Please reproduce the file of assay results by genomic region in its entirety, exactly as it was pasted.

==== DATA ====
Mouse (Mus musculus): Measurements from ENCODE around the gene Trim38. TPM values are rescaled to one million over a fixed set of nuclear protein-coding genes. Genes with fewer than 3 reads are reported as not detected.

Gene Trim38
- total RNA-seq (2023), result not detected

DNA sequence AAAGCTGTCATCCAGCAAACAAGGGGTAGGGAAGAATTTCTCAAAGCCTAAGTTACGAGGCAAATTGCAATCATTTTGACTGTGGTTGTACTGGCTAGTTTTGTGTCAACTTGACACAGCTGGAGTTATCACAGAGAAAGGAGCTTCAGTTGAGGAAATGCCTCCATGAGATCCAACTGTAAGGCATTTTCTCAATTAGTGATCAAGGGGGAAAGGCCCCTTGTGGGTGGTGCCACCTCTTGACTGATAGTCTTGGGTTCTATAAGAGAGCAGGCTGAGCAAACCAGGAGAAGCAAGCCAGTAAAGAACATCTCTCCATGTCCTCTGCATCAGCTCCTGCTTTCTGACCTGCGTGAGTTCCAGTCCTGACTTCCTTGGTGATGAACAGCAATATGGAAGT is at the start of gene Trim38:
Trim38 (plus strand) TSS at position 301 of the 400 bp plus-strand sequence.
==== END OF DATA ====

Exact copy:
Mouse (Mus musculus): Measurements from ENCODE around the gene Trim38. TPM values are rescaled to one million over a fixed set of nuclear protein-coding genes. Genes with fewer than 3 reads are reported as not detected.

Gene Trim38
- total RNA-seq (2023), result not detected

DNA sequence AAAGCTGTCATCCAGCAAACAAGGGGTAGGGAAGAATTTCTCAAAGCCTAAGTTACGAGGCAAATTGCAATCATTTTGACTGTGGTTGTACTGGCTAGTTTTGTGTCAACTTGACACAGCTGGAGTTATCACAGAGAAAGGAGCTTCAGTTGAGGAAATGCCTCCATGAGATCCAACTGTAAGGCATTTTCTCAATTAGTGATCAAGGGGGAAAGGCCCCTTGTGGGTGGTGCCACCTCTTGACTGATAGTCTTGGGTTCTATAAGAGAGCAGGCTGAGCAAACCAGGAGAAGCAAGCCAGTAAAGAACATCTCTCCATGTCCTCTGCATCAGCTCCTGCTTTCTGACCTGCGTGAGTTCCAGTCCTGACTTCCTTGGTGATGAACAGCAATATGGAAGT is at the start of gene Trim38:
Trim38 (plus strand) TSS at position 301 of the 400 bp plus-strand sequence.